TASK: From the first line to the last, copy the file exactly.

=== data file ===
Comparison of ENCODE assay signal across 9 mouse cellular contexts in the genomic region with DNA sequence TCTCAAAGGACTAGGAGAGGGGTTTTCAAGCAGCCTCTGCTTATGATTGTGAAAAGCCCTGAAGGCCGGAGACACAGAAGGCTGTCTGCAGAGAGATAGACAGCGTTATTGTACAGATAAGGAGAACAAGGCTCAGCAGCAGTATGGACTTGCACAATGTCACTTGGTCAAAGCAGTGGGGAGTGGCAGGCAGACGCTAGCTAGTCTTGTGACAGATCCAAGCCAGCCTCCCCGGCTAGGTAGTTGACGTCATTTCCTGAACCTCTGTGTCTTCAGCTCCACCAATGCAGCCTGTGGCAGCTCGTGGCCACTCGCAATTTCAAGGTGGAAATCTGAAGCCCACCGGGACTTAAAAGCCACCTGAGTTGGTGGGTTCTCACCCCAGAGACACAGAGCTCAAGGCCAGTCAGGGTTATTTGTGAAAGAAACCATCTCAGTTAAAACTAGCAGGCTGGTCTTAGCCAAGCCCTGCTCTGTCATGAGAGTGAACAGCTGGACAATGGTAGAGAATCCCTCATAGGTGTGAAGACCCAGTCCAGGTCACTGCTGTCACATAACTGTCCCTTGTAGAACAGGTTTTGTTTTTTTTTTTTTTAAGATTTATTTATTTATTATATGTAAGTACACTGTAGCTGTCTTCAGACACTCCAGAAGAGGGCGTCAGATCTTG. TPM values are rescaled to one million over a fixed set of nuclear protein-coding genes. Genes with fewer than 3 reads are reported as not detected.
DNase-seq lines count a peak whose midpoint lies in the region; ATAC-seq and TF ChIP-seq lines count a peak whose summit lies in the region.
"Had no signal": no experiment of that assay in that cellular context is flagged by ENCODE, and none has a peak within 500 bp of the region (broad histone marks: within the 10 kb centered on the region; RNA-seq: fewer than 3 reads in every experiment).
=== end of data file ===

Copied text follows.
Comparison of ENCODE assay signal across 9 mouse cellular contexts in the genomic region with DNA sequence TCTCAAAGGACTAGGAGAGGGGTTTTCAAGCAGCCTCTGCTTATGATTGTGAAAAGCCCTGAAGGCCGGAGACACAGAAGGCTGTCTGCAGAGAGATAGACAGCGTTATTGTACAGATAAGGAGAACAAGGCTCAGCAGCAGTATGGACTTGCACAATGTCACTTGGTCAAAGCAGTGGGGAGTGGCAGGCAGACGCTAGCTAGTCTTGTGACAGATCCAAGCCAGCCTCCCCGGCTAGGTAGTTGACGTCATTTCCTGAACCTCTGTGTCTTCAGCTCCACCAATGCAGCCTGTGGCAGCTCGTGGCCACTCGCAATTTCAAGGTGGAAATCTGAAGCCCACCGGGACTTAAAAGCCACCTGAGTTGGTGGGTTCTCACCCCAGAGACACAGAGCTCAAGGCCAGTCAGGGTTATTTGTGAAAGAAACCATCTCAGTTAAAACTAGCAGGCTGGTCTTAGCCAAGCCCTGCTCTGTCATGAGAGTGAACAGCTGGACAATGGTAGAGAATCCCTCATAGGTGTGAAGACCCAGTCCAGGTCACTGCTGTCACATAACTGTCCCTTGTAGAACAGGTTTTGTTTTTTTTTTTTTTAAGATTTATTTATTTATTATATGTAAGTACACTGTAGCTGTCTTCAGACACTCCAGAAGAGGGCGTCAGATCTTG. TPM values are rescaled to one million over a fixed set of nuclear protein-coding genes. Genes with fewer than 3 reads are reported as not detected.
DNase-seq lines count a peak whose midpoint lies in the region; ATAC-seq and TF ChIP-seq lines count a peak whose summit lies in the region.
"Had no signal": no experiment of that assay in that cellular context is flagged by ENCODE, and none has a peak within 500 bp of the region (broad histone marks: within the 10 kb centered on the region; RNA-seq: fewer than 3 reads in every experiment).